Monday, September 16, 2013

Learning what works?

A special issue of the Science Times published int he New York Times, that came out on Sept. 3 is "Learning What Works" and is about STEM education and education reform in the US as it applies to  teaching science and math. A friend had given a copy of this to my daughter since she is interested in science education, and when I saw it, I asked, "Oh, is this for me?" "No, its about STEM," she replied. I answered, "Didn't you know that STEM is what I teach, what I write about, and didn't you know that wood shop is about building a relationship with all those things that create an understanding through which science, technology, engineering and math are integrated into a student's understanding?" I guess not.

Young folks are always discovering the world on their own, thinking it is new.

I mentioned Sloyd to an educator the other day, and the response, was, oh, that's nice. And the first time I heard the word STEM, I was presenting an online seminar and was asked about it. Awkward, but they keep inventing acronyms for things faster than you can keep up.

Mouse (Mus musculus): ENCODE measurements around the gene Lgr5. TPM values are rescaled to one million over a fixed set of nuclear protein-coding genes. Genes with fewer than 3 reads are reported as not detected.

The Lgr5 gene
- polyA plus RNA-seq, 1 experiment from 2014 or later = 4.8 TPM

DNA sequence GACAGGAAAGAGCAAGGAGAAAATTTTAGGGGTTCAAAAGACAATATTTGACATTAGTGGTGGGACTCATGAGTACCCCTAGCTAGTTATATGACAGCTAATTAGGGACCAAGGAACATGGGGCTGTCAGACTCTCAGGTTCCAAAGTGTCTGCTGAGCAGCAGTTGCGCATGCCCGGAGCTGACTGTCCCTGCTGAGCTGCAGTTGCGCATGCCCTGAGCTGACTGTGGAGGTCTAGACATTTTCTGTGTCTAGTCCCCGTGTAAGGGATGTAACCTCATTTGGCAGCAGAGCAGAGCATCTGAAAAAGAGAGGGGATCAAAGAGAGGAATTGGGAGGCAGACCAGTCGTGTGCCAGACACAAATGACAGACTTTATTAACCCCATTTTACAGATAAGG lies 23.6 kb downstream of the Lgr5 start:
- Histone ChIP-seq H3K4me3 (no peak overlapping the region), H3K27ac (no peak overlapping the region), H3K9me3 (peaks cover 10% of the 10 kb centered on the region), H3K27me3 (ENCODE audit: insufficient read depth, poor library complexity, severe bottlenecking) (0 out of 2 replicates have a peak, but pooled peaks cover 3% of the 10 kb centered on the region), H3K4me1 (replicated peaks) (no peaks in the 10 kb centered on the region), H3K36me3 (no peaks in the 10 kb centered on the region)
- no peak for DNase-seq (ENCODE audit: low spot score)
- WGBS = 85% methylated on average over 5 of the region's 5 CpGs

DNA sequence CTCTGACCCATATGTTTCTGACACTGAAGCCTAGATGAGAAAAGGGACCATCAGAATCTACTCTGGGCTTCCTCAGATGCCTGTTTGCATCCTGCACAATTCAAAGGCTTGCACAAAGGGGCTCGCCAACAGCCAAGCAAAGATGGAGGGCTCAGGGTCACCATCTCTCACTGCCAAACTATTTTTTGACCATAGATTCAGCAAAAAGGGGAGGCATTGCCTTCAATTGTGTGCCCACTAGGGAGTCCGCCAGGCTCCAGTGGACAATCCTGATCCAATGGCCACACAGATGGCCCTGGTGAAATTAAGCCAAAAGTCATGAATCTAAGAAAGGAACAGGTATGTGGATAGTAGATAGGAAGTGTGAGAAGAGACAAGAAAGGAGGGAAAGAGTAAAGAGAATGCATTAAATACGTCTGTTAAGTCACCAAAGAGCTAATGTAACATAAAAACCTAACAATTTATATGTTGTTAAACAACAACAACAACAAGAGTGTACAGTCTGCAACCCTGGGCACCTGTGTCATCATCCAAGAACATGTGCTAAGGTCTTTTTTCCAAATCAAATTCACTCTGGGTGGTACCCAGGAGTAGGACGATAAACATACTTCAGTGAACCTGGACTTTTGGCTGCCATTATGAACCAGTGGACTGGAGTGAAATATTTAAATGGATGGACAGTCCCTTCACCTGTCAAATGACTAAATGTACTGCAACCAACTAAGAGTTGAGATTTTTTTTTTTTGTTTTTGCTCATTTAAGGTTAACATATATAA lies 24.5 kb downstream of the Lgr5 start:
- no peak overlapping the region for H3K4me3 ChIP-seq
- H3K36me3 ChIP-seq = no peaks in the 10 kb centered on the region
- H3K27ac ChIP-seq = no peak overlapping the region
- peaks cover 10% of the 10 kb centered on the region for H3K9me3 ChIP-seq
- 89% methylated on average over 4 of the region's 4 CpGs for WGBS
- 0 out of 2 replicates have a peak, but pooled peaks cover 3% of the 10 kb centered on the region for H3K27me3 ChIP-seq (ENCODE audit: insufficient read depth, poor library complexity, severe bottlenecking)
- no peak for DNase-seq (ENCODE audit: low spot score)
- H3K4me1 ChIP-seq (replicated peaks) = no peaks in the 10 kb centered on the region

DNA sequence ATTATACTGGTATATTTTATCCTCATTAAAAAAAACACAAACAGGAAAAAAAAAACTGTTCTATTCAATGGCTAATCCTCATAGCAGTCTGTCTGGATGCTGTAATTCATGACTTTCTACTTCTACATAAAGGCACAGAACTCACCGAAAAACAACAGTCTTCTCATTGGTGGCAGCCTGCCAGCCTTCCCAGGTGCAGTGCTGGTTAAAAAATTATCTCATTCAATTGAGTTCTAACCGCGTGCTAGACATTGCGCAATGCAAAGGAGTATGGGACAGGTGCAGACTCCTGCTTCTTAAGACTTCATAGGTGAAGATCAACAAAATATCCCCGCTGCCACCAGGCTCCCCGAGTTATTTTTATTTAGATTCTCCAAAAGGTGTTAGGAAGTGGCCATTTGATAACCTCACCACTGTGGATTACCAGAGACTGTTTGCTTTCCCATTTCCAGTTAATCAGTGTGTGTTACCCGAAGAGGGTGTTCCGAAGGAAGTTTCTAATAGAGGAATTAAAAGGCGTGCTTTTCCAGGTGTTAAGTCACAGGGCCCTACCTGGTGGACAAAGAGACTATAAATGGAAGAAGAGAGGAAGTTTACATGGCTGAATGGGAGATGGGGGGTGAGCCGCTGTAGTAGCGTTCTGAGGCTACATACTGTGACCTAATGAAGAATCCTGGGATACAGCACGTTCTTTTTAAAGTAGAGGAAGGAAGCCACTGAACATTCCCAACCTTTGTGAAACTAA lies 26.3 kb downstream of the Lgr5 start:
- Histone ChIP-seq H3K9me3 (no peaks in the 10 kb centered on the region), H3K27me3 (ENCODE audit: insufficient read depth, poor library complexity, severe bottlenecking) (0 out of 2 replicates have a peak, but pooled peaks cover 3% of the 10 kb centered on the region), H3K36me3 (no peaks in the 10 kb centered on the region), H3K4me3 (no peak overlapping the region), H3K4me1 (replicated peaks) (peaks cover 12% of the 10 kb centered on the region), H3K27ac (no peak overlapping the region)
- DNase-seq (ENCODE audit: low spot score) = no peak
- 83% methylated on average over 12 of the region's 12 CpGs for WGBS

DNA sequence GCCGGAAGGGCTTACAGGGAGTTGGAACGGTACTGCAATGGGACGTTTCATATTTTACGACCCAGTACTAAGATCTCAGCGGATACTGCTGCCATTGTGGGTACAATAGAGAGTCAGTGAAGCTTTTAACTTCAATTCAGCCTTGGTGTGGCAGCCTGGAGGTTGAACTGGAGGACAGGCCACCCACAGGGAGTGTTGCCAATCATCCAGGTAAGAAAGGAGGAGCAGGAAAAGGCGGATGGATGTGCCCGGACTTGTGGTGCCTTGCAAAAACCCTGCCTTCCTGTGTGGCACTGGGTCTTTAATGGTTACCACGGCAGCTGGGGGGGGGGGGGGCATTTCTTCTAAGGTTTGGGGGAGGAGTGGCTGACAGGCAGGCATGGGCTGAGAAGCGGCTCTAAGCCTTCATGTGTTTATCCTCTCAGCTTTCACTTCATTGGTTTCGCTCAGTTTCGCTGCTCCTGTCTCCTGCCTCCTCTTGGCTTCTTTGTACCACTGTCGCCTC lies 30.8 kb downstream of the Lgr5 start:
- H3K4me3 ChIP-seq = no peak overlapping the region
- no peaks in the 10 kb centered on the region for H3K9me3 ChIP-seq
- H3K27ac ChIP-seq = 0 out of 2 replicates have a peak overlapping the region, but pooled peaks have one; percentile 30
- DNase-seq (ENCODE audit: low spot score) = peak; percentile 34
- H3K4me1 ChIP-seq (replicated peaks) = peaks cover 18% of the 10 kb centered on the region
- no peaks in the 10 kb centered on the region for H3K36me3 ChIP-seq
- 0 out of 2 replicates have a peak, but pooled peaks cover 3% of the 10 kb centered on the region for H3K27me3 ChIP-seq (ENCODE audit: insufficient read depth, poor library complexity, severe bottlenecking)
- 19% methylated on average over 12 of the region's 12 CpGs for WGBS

In any case, when folks, of whatever age are looking at the real world and attempting to put together an educational process based on how things really are, they tend to get things right, even if they are pumped up on the notion that they've discovered something new but that other folks have known all along.

In the New York Times publication, Mitzi Montoya, Dean of the College of Technology and Innovation at Arizona State University said,
"If I could change one thing about engineering education--well, actually, all education--it would be to center it around solving real problems and making things. In other words, we ought to be creating innovators and inventors at our engineering schools. They need to be able to do something more than solve theoretical problems when they leave us. In other words, they should learn how to be an applied problem solver, which is not the same thing as being a fantastic book-based equation solver."
I know what it is like to discover something new in the wood shop. One thing I've discovered is that much of what I discover is not actually new. Those interested in STEM education, or just plain everyday education for each child would benefit an examination of the history of manual arts. I know the idea was that those were no longer of value. There are those who think they need to completely reinvent the wheel. It irks me that we have to contend with such.

Today, my 4th, fifth and sixth grade students learned all kinds of things. Including how to make things from wood.

make, fix and create.

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